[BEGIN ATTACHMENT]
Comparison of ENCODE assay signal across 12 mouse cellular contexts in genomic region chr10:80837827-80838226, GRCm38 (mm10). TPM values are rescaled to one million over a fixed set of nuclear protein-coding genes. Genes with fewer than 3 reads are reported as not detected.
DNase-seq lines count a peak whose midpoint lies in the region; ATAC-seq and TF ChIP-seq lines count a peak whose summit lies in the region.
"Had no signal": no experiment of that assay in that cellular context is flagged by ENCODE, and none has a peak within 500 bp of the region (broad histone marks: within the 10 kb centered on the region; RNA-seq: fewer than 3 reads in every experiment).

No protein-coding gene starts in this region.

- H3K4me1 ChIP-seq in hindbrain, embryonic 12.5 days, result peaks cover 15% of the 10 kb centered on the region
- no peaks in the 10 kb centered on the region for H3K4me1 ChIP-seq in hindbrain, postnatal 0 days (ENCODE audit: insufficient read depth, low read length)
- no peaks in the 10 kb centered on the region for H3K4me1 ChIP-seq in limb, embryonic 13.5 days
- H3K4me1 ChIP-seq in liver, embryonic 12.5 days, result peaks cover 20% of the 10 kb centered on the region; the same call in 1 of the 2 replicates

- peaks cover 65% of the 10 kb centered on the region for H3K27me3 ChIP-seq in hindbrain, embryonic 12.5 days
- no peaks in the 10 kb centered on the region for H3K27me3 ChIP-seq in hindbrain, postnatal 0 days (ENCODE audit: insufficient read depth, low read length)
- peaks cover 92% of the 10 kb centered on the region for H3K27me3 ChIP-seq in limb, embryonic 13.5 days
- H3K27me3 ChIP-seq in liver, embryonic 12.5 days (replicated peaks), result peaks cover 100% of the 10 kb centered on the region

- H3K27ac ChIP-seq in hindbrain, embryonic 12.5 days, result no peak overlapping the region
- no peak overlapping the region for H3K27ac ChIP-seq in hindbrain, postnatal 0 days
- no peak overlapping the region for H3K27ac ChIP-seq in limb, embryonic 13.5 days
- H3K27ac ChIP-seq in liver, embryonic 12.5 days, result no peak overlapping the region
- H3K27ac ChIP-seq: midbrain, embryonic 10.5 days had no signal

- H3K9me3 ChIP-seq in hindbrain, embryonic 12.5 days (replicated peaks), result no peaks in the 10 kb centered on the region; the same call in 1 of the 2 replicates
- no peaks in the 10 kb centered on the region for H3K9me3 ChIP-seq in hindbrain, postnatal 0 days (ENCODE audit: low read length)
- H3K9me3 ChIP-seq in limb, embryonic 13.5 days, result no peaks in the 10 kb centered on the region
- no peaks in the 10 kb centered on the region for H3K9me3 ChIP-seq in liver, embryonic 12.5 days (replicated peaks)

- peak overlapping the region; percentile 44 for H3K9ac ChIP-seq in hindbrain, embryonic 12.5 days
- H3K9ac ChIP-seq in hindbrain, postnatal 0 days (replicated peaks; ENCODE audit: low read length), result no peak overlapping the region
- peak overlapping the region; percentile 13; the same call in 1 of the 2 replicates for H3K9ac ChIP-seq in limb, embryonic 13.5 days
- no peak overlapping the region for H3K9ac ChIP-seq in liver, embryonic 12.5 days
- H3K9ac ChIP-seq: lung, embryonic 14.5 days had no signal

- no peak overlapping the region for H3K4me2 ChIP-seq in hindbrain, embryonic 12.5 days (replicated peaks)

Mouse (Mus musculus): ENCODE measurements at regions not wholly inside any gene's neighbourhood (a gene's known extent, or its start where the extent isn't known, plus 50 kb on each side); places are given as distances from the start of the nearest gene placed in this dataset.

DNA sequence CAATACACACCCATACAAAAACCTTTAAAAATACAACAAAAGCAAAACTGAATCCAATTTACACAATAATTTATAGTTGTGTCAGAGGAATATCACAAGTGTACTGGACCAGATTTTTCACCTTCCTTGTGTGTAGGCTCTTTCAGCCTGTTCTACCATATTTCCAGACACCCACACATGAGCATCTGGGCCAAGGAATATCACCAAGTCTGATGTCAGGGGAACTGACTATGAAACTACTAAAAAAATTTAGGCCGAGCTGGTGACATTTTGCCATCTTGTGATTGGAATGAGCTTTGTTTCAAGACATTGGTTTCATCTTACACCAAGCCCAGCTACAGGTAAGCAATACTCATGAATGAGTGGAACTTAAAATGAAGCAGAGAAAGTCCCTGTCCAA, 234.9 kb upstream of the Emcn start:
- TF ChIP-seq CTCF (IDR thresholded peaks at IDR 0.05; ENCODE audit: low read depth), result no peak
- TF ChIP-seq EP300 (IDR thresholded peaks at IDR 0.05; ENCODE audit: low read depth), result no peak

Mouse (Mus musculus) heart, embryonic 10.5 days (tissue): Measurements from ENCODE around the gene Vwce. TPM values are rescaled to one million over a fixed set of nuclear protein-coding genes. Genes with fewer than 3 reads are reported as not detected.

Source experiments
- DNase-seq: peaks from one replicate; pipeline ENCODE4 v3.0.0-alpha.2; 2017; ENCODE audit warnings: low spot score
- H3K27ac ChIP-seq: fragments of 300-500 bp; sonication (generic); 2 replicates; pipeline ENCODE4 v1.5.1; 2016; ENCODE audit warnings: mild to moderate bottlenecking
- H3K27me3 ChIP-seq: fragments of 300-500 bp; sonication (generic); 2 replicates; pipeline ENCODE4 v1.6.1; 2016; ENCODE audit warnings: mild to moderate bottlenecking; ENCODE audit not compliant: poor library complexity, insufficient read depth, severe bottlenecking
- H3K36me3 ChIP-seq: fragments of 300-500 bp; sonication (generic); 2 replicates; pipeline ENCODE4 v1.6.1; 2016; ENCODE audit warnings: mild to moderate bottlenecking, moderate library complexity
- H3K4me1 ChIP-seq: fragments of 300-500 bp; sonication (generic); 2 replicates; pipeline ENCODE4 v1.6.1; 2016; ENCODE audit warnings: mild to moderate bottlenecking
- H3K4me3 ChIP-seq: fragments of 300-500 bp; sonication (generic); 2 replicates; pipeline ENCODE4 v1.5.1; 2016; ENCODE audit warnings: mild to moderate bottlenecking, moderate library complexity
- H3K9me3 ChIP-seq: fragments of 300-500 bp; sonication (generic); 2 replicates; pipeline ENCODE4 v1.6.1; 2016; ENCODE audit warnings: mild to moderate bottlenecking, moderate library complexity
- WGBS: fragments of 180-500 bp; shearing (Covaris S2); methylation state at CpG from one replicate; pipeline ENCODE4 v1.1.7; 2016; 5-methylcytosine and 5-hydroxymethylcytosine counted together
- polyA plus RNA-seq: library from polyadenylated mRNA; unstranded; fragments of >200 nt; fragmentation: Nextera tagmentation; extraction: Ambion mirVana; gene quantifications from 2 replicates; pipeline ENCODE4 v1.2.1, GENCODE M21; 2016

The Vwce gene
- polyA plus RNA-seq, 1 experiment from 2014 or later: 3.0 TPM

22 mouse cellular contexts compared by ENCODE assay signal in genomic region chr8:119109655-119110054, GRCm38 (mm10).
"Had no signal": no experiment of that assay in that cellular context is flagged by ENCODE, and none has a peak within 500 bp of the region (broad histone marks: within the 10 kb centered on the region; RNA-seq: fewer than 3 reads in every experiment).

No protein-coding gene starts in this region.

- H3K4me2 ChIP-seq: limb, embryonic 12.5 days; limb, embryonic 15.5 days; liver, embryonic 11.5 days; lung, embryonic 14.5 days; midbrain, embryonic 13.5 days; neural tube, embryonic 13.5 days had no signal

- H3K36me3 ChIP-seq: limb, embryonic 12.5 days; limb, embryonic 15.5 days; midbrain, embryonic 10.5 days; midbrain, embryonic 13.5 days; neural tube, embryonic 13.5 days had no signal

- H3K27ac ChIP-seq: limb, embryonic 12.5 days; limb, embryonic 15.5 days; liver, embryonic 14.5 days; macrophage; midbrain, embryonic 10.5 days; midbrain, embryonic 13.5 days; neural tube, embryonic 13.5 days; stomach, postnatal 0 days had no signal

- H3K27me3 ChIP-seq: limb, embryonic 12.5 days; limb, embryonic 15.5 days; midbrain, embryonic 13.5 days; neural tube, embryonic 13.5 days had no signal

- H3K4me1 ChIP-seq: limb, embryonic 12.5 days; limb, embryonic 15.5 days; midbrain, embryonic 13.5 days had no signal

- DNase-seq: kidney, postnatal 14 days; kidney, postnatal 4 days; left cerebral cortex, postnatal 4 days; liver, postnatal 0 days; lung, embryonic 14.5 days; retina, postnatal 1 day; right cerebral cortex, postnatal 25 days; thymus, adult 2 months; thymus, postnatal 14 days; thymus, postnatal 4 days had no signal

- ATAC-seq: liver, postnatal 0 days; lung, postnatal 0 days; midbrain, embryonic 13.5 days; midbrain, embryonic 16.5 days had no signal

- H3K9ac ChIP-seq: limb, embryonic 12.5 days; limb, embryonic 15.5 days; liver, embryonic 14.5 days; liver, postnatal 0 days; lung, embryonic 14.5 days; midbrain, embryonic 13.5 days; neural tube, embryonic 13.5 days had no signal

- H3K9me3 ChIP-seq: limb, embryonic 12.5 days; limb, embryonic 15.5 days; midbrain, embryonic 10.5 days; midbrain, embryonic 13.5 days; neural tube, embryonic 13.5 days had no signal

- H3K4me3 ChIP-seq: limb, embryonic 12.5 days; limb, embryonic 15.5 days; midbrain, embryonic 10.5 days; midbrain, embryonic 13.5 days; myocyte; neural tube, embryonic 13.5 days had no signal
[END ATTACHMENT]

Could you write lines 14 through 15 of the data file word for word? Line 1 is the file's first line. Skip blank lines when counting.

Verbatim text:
- no peak overlapping the region for H3K27ac ChIP-seq in hindbrain, postnatal 0 days
- no peak overlapping the region for H3K27ac ChIP-seq in limb, embryonic 13.5 days